This is a pretty lame description, i am sure some huge brained engineerd buzzard can get much better, but I am not far off.

Bottom line get products from brands that stand behind their warranty. There are a couple out there and some do very well.

"Life is not a journey to the grave with the intention of arriving safely in a pretty and well preserved body. But rather...To skid in broadside, thoroughly used up, totally worn out, and loudly proclaiming... WOW !!!! What a ride!!!!!!"
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Old 08-15-2008   #3
Denver, Colorado
Paddling Since: 2004
Join Date: Apr 2004
Posts: 3,097
Amen! Had a long conversation about this on the way to the river after I got less than 50 river days on my 3rd creeker in a row. What you are asking for is a creekboat that can handle the typical creek bed, ie rocks. Colorado mank is certainly a rough test on creekboats, but I don't think that it is unreasonable to want a creek boat that can stand the test. Prijon / eskimo boats seem to hold up a lot longer, and older models that had different plastic held up well too. The new boats break way too easy.

If prijon would make a decent creeker (hated the hercules / embudo / creeker 225), they would have a best seller. Give me my nomad in prijon plastic and I'm set. I have heard so many people echo the same sentiments... if prijon would just make (nomad / jefe etc) I would love it!

In my mind, manufacturers have sacrificed strength for weight and ease / cost of manufacture. Most manufacturers boats do not have the hull strength to take rock hits and crack quickly. Bummer.

I think its possible from a manufacturing perspective, but I think the key question there is economics.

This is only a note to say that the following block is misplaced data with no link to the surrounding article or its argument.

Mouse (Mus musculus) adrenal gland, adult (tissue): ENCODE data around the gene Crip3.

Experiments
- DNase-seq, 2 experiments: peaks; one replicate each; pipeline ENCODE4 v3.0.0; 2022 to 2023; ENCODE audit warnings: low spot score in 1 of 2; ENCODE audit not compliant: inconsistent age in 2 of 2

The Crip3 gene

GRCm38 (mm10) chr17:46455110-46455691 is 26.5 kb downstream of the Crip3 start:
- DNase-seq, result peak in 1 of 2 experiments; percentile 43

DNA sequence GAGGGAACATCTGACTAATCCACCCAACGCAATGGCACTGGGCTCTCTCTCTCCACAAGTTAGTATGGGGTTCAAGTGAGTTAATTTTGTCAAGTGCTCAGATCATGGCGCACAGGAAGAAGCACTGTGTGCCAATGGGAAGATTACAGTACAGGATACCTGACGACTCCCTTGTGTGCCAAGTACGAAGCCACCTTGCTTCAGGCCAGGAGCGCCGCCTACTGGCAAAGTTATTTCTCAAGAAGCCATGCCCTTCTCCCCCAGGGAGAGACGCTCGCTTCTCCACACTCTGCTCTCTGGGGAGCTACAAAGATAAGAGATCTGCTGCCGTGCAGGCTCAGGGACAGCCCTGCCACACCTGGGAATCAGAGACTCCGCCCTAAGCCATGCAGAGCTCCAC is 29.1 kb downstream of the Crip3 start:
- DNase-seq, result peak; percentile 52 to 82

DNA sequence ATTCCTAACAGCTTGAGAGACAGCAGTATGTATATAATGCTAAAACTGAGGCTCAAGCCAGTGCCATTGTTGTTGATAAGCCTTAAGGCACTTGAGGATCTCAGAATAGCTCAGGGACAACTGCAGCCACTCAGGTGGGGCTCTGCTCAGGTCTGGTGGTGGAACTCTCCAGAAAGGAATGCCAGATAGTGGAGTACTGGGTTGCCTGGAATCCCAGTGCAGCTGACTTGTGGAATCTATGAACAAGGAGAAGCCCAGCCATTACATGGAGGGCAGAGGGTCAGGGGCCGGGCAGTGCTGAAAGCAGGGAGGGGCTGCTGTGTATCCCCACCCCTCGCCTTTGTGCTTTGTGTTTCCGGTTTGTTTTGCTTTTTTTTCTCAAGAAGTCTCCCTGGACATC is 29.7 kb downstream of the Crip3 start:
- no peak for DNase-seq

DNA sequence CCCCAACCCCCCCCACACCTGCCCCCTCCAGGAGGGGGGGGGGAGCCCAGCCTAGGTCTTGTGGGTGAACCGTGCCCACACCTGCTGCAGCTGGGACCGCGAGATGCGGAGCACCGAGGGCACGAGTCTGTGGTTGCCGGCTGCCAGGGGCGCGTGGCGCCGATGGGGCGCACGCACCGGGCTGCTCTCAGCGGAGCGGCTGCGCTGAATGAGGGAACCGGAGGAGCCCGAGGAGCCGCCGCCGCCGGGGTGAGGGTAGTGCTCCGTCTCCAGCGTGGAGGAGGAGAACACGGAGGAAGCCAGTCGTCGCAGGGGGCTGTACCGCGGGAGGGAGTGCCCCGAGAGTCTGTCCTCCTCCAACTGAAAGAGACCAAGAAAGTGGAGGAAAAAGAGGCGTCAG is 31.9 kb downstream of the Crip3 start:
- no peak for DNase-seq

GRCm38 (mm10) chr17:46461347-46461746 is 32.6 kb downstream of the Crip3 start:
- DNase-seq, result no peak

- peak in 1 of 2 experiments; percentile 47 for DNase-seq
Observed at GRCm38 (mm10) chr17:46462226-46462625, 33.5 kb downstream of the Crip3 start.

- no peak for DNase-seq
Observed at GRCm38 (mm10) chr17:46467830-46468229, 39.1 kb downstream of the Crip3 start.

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Old 08-15-2008   #4
Durango, Colorado
Paddling Since: 1996
Join Date: Jun 2004
Posts: 808
Old WS crosslink v. Jackson crosslink

Now I am no chemist, but the Jackson crosslink is not the same stuff that Wavesport used to make boats out of in the good old days. I don't know if it is the chemical composition, or the thickness, or the molding process, but it is not the same. On the other hand, they do seem to have great customer service, so I would but one on that basis if they made a creeker design that I liked. Just saying, how come nobody (except Prijon) can make a creeker that is as durable as the old crosslink Ys.

Rant over.

PS- shame on WS from switching from the best plastic in the industry to the worst.
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Old 08-15-2008   #5
Join Date: Apr 2005
Posts: 84
Thx Marty. Interesting about cooking times and thicknesses. I was not trying to imply that double thickness gave twice the durability.